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Validity of verbal autopsy procedures for determining cause of death in Tanzania

Lookup NU author(s): Dr Philip Setel, Dr David Whiting, Emeritus Professor Sir George Sir George Alberti

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Abstract

OBJECTIVES: To validate verbal autopsy (VA) procedures for use in sample vital registration. Verbal autopsy is an important method for deriving cause-specific mortality estimates where disease burdens are greatest and routine cause-specific mortality data do not exist. METHODS: Verbal autopsies and medical records (MR) were collected for 3123 deaths in the perinatal/neonatal period, post-neonatal <5 age group, and for ages of 5 years and over in Tanzania. Causes of death were assigned by physician panels using the International Classification of Disease, revision 10. Validity was measured by: cause-specific mortality fractions (CSMF); sensitivity; specificity and positive predictive value. Medical record diagnoses were scored for degree of uncertainty, and sensitivity and specificity adjusted. Criteria for evaluating VA performance in generating true proportional mortality were applied. RESULTS: Verbal autopsy produced accurate CSMFs for nine causes in different age groups: birth asphyxia; intrauterine complications; pneumonia; HIV/AIDS; malaria (adults); tuberculosis; cerebrovascular diseases; injuries and direct maternal causes. Results for 20 other causes approached the threshold for good performance. CONCLUSIONS: Verbal autopsy reliably estimated CSMFs for diseases of public health importance in all age groups. Further validation is needed to assess reasons for lack of positive results for some conditions. © 2006 Blackwell Publishing Ltd.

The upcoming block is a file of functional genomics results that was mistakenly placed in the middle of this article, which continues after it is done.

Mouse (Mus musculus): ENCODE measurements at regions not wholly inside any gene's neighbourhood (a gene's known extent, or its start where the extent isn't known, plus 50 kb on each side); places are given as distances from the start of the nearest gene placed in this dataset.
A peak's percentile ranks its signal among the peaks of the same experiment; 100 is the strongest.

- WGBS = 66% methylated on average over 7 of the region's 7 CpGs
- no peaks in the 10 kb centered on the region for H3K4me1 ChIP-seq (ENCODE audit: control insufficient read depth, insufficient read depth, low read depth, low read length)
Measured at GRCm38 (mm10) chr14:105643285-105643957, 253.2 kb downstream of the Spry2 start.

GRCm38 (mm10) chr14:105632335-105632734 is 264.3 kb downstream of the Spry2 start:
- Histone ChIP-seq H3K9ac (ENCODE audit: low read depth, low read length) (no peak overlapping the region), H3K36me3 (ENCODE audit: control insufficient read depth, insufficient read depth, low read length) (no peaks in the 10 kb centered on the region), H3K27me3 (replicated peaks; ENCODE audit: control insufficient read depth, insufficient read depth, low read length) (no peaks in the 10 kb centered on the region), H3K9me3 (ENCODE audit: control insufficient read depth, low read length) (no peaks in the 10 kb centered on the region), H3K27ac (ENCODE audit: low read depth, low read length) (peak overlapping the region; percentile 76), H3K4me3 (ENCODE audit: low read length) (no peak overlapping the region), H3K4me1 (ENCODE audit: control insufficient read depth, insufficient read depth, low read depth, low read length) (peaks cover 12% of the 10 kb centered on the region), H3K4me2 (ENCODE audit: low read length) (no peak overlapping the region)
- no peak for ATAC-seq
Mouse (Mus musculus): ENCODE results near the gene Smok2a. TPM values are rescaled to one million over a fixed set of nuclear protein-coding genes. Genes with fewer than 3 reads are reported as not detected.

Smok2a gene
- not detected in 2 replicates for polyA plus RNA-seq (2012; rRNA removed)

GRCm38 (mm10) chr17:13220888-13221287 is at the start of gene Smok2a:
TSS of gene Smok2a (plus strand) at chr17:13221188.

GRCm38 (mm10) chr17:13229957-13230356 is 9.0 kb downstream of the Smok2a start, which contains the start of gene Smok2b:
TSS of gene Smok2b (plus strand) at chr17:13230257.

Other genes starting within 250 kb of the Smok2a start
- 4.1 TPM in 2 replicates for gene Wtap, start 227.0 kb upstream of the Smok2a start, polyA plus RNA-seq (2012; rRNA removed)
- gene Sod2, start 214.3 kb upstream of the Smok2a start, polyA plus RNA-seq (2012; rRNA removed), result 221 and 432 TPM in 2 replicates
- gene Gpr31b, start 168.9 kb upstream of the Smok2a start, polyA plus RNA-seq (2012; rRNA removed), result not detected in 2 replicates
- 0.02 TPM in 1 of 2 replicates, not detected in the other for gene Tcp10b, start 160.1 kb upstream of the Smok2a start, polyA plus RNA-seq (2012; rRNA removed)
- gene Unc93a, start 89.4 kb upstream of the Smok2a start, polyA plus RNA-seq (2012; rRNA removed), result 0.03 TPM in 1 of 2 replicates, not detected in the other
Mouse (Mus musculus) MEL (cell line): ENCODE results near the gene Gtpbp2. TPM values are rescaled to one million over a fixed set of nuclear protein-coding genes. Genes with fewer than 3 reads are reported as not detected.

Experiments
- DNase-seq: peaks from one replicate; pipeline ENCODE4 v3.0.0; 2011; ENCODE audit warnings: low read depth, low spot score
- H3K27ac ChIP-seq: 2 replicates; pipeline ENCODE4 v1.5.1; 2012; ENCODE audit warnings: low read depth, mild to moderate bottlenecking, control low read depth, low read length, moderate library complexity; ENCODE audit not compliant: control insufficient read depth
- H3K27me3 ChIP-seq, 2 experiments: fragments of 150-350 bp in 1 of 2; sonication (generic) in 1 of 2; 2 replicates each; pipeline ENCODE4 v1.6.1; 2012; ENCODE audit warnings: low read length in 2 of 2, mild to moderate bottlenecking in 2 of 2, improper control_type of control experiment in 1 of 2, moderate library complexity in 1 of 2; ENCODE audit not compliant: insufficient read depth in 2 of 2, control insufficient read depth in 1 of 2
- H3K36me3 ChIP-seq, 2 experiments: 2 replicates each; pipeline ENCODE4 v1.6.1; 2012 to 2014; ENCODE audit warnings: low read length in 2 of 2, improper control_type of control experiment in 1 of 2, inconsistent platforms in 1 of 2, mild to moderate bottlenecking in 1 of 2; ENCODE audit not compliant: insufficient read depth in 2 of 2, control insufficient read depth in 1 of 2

Publication metadata

Author(s): Setel PW, Whiting DR, Hemed Y, Chandramohan D, Wolfson LJ, Alberti KGMM, Lopez AD

Publication type: Article

Publication status: Published

Journal: Tropical Medicine and International Health

Year: 2006

Volume: 11

Issue: 5

Pages: 681-696

ISSN (print): 1360-2276

ISSN (electronic): 1365-3156

Publisher: Wiley-Blackwell

URL: http://dx.doi.org/10.1111/j.1365-3156.2006.01603.x

DOI: 10.1111/j.1365-3156.2006.01603.x

PubMed id: 16640621


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